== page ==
It’s truly shocking that we are living in fear.
I mean it. We really are.
More and more I am seeing children who are traumatised by what they see on the news or what they hear is going on in the world. I’m not for one second we should wrap them up in cotton wool.
What do you think has made life more fearful? What in your day to day life makes your heart stop or your mind race?
In my coaching room, the top 3 worries that those gorgeous children bring to me are:
Which leads me to ask the following very important questions:
- Where are we having unrealistic expectations of children?
- When did this monumental pressure of school grades get so ridiculous?
- How are we role modelling making mistakes at home and in the classroom?
- How are we helping them repair or mop up when things go wrong?
- Are we punishing them for being human (for having feelings or being forgetful)?
- And basically, when did we all turn into such a big bunch of Judgey McJudgersons?
Answers on a postcard please!
I have to admit I have moments of utter Judgey McDickery (sorry for the language but I don’t particularly like these moments…and when I’m not at work I swear…a lot and if you want to judge me for that…I won’t stop you!) and then I remind myself of the empathy card. I think if I were that person and I assume that they are doing the best they can do in that situation, how would it feel to them right now?
It helps me muster up as much kindness and compassion when it’s most required. Yes that is what we need more of that everywhere. Don’t we? So, can you do that for your child?
Can you play the empathy card?
Can you find compassion that all of their behaviour is a call for connection or a way to communicate to you how they are feeling. Attention seekers, are really attention seeking because they feel like you can’t see them or they feel misunderstood. Angry children are quite rightly frustrated at something which feels unfair or they didn’t want to happen.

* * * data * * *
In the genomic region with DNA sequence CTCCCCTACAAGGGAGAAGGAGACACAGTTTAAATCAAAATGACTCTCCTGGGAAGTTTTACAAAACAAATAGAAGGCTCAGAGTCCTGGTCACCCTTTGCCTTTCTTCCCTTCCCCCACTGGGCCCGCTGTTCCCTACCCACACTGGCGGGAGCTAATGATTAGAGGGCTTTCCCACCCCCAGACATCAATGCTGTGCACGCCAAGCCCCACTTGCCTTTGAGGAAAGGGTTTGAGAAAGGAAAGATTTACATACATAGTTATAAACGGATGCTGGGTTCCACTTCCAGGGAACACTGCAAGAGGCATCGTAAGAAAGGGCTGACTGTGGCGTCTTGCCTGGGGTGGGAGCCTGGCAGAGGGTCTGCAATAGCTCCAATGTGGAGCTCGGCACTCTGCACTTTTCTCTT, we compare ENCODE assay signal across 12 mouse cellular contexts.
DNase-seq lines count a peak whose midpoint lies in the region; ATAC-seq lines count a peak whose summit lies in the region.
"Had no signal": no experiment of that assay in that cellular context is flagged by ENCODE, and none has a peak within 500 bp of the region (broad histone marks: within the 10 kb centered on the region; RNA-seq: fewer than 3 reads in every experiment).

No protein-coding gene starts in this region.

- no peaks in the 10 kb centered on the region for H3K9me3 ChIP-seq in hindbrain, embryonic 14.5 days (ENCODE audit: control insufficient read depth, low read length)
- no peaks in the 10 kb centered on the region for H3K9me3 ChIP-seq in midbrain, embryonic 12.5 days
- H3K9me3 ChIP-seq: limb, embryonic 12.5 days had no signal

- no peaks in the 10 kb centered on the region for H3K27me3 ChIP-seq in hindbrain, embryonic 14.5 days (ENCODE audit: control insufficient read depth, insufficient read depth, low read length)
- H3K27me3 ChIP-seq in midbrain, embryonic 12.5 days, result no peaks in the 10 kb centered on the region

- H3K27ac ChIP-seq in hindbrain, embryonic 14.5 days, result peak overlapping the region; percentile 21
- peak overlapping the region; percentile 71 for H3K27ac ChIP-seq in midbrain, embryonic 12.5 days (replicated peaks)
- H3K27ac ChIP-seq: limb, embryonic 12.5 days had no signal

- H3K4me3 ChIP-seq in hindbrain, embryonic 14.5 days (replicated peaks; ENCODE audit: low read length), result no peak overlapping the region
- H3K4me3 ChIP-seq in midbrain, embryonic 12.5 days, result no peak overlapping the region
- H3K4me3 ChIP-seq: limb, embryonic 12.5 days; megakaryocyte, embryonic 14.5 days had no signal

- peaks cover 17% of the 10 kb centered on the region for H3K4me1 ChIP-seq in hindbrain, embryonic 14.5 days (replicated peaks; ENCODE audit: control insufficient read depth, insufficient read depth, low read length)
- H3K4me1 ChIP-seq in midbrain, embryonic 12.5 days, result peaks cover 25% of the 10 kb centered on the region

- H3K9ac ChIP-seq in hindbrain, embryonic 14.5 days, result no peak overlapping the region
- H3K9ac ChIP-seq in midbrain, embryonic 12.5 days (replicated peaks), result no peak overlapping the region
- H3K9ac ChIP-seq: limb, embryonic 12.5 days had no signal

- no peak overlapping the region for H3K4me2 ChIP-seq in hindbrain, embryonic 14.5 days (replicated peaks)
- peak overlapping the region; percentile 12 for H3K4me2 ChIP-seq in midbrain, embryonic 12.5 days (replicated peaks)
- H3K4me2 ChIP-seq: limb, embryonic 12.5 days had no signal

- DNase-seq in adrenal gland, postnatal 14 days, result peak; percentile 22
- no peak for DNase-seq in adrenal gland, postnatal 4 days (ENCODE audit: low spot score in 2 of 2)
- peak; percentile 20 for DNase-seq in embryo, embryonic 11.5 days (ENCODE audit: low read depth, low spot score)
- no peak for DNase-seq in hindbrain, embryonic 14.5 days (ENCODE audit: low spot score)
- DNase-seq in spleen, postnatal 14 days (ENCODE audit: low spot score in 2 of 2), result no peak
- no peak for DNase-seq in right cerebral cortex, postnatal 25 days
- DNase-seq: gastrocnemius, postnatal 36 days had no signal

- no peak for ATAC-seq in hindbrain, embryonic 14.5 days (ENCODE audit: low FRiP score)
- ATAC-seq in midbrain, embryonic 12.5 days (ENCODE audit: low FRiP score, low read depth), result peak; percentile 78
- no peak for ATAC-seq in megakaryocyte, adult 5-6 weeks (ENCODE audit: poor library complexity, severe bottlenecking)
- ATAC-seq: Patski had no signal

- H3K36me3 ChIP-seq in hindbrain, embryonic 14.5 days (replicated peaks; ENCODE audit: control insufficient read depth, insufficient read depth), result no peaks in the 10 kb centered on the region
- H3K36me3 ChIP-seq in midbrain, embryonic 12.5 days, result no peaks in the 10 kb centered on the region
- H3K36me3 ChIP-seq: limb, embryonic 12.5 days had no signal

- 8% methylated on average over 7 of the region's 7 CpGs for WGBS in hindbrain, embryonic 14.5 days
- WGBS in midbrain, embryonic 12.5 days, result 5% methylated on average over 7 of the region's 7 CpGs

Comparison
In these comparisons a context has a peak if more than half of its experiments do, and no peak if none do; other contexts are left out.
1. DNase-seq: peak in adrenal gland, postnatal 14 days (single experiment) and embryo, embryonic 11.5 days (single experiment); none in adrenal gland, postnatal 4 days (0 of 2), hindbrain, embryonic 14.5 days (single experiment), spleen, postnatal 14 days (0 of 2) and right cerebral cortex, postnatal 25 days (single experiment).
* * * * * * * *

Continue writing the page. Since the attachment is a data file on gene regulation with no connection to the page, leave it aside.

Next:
How are your emotional detective skills?
If we can’t make the world more certain and we can’t protect our children from the world. We really can’t. What can we do?
Well we can give them the tools to find their own way and keep them safe. We can show them how to be themselves in a world where others are creating drama and fear. We can show them how they have choices to do things differently.
Some Smiley Helpful Tips for Worriers
- Don’t watch the news (I haven’t watched it for years because I don’t want that negativity in my life and I’m sensitive to it)
- Spend time with people who make you feel good and doing things you love
- Train your brain to think differently and more positively using my Smiley Thought Cards
- Learn how to use your breathing to calm your body. I recommend an app like Calm.com every night before bedtime
- Have a good bedtime routine which gives you enough time to wind down from the day and helps you help your body get a good night’s sleep
- Recognise that you cannot be brave until you are scared and some things in life will scare you. We are all scared of something and that’s Ok. Accept it and work towards over coming and facing those fears
- Educate yourself about how your brain works and how you can help it. You may want to check out my Smiley Reading Resources or this blog post which tells you how I got a handle on my worries.
- Think about what you are in control of and work with that. You can’t control other people’s opinions of you. Does it help to know that opinions aren’t facts?
- Treat yourself with kindness as you would a worried friend. Show yourself compassion on days where the worries are big.
- Don’t push the worries away or hold them in. Talk to somebody, draw them or write them down. This will shrink them. We do this at The Energy Pod every week.
- Don’t judge the worries or make yourself wrong or bad. They are thoughts. They are not facts and they are not real. They cannot hurt you.
- Make a promise to yourself that you will be stronger than your worries when you can and you will try every day to help your brain think happy thoughts.